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Endgame for the war
A cartoon depicting the pressure being put on Germany by the Allied forces Photo: Literary Digest

Endgame for the war

Allies advance but US insists on German surrender

Washington, 26 Oct 1918 - The war is approaching its endgame. However, it remains unclear how hostilities will be concluded and on what terms.

The US President, Woodrow Wilson, has indicated that the only way in which the Allies might consider an armistice was if Germany were left in a position that made a renewal of hostilities impossible. He also indicated that if the Allies were to enter into negotiations, they must deal with the democratically elected representatives of the German people. If forced to deal with military authorities then America must insist on complete surrender.

These intimations from the White House follow the receipt of a diplomatic note in which Germany indicated that it accepted the terms of the peace laid down by President Wilson in his address to Congress on 8 January this year.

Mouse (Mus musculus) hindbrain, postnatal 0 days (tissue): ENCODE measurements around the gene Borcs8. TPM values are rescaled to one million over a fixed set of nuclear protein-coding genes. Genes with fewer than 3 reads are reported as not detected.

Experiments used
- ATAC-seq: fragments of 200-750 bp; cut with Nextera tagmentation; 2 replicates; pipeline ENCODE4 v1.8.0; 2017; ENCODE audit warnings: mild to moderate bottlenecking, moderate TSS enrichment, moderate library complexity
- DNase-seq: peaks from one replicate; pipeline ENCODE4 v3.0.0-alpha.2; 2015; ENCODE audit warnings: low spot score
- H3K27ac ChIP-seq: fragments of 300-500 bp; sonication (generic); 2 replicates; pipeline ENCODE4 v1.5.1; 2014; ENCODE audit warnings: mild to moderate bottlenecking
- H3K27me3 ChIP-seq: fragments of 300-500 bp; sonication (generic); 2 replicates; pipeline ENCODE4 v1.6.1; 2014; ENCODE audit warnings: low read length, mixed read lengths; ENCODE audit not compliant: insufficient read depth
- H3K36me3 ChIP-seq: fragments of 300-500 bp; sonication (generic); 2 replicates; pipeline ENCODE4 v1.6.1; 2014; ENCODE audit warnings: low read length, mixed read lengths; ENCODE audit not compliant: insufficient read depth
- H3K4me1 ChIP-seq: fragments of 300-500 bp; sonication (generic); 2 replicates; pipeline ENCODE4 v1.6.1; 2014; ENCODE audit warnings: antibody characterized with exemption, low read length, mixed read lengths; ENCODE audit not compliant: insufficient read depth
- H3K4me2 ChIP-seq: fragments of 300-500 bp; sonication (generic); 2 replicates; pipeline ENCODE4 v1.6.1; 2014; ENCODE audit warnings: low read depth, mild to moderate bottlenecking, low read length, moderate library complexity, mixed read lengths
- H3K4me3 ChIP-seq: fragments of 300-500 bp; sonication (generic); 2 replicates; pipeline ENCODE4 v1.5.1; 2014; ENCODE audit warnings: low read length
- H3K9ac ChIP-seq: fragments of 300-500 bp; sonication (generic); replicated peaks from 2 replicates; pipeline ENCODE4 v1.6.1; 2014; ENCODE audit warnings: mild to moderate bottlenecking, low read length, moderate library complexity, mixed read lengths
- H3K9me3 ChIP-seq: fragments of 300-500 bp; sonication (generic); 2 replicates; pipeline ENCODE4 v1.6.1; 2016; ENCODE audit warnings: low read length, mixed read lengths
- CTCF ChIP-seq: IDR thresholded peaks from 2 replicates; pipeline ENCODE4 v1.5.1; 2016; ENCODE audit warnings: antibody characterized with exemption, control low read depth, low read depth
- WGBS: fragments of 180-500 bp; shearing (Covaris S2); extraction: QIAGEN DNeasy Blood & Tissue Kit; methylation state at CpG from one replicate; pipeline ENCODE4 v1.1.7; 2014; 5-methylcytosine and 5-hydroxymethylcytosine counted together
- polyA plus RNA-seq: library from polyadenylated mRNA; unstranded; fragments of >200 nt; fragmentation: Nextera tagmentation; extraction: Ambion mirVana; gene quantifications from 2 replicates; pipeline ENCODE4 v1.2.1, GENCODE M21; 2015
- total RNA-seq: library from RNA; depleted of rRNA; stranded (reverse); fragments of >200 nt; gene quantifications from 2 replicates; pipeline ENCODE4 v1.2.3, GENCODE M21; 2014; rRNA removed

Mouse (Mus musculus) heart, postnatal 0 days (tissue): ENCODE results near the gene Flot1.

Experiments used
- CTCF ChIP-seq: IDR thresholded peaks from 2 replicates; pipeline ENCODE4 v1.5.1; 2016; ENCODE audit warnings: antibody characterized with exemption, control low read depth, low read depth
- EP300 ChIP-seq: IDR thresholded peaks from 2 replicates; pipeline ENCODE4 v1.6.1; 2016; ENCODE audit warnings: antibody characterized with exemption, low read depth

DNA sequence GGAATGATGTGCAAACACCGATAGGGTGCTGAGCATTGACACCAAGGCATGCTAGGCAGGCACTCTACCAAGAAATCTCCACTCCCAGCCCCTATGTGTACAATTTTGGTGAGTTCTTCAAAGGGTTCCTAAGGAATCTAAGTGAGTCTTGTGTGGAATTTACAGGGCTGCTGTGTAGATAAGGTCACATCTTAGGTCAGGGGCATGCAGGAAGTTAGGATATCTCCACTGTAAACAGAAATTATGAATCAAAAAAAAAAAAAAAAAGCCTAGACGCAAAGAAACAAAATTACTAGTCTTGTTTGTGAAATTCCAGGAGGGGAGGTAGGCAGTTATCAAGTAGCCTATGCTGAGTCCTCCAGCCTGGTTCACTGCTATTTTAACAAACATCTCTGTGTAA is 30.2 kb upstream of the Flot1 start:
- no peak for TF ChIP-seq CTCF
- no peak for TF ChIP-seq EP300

In a reply issued by Mr Lansing for the American Government, and conveyed through the Swiss Charges D’Affaires in Washington, the Americans, while acknowledging that the Germans had made some democratic constitutional changes, remain sceptical: ‘It does not appear that the principle of a Government responsible to the German people has yet been fully worked out, or that guarantees either exist or are in contemplation that the alterations of principle and of practice now partially agreed upon will be permanent.’

While the political machinations are ongoing, the military campaign continues to the Allies advantage.

The General Foch led onslaught on German positions is yielding more gains on the western front.

Yesterday, the French captured important strategic positions and prisoners between the Oise and Serre. They did the same, to even greater effect, along a 17-mile front between Sissone and Chateau Porcien (north of the Aisne): they seized the entire front and with it 2,000 prisoners and much artillery.

The British, too, made gains near Le Quesnoy and south of Valenciennes.

The German cause is now considered hopeless.

[Editor's note: This is an article from Century Ireland, a fortnightly online newspaper, written from the perspective of a journalist 100 years ago, based on news reports of the time.]


Century Ireland

The Century Ireland project is an online historical newspaper that tells the story of the events of Irish life a century ago.